From simple to over-the-top, but always hot and crispy

ColossalCrisp Reg Cut Grilled SandwichSavvy chefs know a strong foundation leads to a winning dish that stands strong in any possible iteration. Take french fries, the crowd favorite on more than half of restaurant menus in the U.S., according to food research firm Datassential.

Fries can be the perfunctory partner to burgers and chicken sandwiches, but when they are that perfect combination of an audible crunch and a fluffy texture, they’re poised for so much more.

In fact, many chefs, including Lee Hanson, chef/co-owner of Frenchette and the recently opened Le Rock in New York City, say that quality fries define the overall quality of the restaurant. The subtext: If you care that much about a ubiquitous food, the standards must be high.

For Hanson and Chef/Co-Owner Riad Nasr,  the quintessential fry is crisp on the outside and fluffy on the inside. An even dusting of salt is also essential, Hanson says.

But given labor challenges and cost-saving efforts, not all restaurants can commit to a two-day, in-house prep. For those businesses, a frozen product gets the job better than done. Lamb Weston®, a leading supplier of frozen potato products, offers a category of fries aptly named “Extra Crispy” in various cuts, lengths and thicknesses. These fries stay crispy for 30 minutes and reheat nicely, chefs say, which is especially important for to-go orders. No one wants to be associated with soggy fries that have basically steamed in the takeout container.

Next-Level Fries

Because french fries are a beloved, legacy food, they’re the ideal canvas for riffing and increasing the check average as a shareable appetizer or side dish. The goal: make it hard for diners to pass up.

Truffle fries (drizzled with truffle oil or sprinkled with truffle salt) are expected to grow annually at 105% through 2024, according to the most recent Datassential report on the fried spud, while loaded fries are projected at a 35% increase through the same period. Lamb Weston Extra Crispy fries are ideal for topped and loaded recipes because they stay crispy, regardless of the sauces or toppings. Loaded, however, is relative, and doesn’t always mean poutine.

As chefs work on the power of umami, it’s fitting that furikake is showing up on fries.  At 808 Grinds in Portland, Oregon, fries are tossed with garlic and the Japanese seasoning for $5.50. Garlic is also tossed on hot-out-of-the-fryer spuds, but with fresh cilantro at Detroit 75 in Detroit.

Matt Wilde, chef/owner of Bob’s Pizza, with several location in the Chicago area, serves garlic, parmesan and herbs on fries as well as hot blue cheese and scallions, both at $7.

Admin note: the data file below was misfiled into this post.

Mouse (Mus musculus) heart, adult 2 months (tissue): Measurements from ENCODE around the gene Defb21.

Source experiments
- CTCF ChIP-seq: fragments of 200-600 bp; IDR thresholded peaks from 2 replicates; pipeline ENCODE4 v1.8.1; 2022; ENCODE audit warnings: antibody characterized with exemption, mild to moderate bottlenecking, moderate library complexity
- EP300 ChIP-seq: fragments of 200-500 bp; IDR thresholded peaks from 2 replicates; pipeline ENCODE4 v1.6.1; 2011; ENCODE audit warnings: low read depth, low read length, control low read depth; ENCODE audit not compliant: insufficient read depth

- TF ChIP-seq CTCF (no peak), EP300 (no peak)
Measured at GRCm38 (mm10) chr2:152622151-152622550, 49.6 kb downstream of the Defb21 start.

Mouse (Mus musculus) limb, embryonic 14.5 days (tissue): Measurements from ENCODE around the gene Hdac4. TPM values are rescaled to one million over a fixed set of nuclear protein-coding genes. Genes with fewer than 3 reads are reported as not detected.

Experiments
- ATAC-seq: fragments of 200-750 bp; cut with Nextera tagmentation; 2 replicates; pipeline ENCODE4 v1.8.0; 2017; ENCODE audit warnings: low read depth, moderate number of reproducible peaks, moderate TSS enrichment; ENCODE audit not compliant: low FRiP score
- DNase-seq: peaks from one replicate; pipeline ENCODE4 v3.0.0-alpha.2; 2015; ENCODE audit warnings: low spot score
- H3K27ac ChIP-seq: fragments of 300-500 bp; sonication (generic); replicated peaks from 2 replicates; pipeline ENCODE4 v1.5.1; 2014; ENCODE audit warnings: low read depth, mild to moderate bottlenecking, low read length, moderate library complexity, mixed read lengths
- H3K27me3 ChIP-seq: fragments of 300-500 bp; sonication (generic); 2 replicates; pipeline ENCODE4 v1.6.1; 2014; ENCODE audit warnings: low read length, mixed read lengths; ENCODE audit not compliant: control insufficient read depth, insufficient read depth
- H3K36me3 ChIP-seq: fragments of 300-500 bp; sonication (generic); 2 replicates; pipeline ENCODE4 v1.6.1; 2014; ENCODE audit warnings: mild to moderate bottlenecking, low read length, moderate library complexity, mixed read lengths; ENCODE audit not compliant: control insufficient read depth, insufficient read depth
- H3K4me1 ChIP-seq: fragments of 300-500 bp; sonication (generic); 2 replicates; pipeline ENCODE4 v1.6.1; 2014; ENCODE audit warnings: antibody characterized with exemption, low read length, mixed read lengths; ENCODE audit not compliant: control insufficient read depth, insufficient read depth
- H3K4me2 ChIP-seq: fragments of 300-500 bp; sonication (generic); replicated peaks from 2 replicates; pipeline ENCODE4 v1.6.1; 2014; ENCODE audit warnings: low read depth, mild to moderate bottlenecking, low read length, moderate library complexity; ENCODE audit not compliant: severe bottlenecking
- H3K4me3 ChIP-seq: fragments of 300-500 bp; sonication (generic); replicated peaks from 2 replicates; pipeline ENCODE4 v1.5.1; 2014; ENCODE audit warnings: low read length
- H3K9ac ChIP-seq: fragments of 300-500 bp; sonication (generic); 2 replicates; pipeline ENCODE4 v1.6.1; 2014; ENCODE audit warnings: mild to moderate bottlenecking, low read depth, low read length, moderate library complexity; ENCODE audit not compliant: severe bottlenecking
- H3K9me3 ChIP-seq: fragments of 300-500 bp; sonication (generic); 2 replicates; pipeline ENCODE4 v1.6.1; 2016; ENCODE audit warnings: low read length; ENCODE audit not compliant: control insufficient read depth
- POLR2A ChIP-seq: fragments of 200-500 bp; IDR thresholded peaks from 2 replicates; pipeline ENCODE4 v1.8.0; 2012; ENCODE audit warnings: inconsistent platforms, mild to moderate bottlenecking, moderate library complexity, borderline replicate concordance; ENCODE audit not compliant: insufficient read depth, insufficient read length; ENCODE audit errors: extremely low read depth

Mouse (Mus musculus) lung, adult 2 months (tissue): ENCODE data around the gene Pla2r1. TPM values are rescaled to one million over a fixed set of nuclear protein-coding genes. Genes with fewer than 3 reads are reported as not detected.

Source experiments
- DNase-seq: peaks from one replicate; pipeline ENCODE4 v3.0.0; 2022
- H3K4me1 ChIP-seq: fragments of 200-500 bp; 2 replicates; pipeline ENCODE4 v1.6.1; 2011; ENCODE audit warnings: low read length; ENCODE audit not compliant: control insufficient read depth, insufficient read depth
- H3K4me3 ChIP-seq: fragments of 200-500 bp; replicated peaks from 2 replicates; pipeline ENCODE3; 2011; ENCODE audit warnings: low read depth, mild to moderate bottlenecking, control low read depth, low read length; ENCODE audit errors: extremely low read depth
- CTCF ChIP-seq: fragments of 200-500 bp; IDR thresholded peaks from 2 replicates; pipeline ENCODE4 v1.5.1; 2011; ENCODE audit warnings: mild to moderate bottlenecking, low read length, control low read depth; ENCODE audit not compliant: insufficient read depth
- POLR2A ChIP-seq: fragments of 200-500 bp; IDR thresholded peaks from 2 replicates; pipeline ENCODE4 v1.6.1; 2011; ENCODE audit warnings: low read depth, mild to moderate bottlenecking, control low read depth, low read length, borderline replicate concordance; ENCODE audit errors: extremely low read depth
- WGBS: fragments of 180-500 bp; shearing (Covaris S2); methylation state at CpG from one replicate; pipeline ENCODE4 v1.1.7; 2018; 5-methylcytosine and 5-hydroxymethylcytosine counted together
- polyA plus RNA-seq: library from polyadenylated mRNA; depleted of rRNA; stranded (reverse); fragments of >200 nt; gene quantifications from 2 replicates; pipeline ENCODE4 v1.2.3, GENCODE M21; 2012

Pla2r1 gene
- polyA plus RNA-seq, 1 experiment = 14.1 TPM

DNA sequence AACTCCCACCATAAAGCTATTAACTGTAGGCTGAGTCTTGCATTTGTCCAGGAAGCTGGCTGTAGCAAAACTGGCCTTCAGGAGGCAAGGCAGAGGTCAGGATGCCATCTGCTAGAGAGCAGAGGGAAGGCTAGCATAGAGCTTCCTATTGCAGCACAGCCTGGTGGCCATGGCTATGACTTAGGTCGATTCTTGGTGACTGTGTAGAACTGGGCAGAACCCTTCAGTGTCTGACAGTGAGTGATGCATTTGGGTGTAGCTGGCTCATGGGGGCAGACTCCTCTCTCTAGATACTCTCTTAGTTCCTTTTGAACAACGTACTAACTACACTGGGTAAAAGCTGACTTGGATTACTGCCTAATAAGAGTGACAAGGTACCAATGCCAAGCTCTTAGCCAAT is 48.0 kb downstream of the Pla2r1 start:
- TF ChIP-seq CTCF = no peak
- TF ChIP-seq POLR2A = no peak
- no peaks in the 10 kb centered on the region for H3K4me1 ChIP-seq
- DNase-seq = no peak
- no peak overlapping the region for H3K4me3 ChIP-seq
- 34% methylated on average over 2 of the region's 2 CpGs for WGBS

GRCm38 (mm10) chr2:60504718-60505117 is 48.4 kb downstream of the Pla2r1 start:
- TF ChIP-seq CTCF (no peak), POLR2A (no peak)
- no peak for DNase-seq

More Than Ketchup

Aioli continues to dominate dips that partner with fries, but increasingly as a base, combining mayonnaise and garlic along with a seasoning or spice. Dijon aioli accompanies the $15 shoe-string fries at Olivetta in Los Angeles; parmesan aioli comes with the $6.60 fries at the Screen Door in Portland, Oregon.

Aioli is also an opportunity to create a signature sauce by adding seasonings from the existing pantry, such as citrus and a root vegetable to create a yuzu beet aioli. Chef/Owner Maximillian Petty of Big Max Burger Co. in Seattle pairs his herb-salted large $5.50 fries with “max sauce,” a mixture of aioli, mustard, relish, ketchup and “spices.”

Dips contribute several elements to dining, including flavor and the interactive nature of dipping, and cross-utilization (dips can also be used to toss salad, complement sandwiches or smear on a plate with a grilled or fried protein). For example, the $8.50 Old Bay fries at Lehrhaus in Somerville, Massachusetts, can be upsold at $2 for either schug (spicy herb condiment) aioli or amba tahina (spicy mango pickle condiment).

Plenty of dip inspiration is on hand at Saus in Boston, such as pimento cheddar mayo, garlic chickpea, curry ketchup, avocado-based green goddess and Sweet Bill’s Barbecue Sauce.

Fries that Work

As if taking a cue from gyro pita sandwiches served in Greece, fries stuffed into sandwiches are increasingly showing up on menus. At Fairfax Tavern and Bar in New York City, fries come with dijonnaise for $11, but they also top the $19 burger with barbecue mayo, cheddar and red onion.

Brothers Mike and Ahmad Nassar, who found success with sandwiches at Detroit 75, tuck their garlic cilantro fries into the $13 Russet Street Veggie. The sandwich also includes lettuce, tomato, smoked onions and peppers, mushrooms, provolone, roasted jalapeño ketchup, smoked tomatillo salsa and garlic cilantro aioli.

Sometimes, though, the perfectly crispy fry is the culinary equivalent of a wingman: It delivers the goods. Every entrée at Gertrude’s in New York City comes with fries, including the $29 dill pickle-brined half chicken roasted with braised fennel and mustard sauce. They stand ready to up the overall flavor quotient.

But no matter how fries complement a dish, remaining crispy and fluffy – the attributes of Lamb Weston Extra Crispy Fries – are tantamount for the best possible diner experience.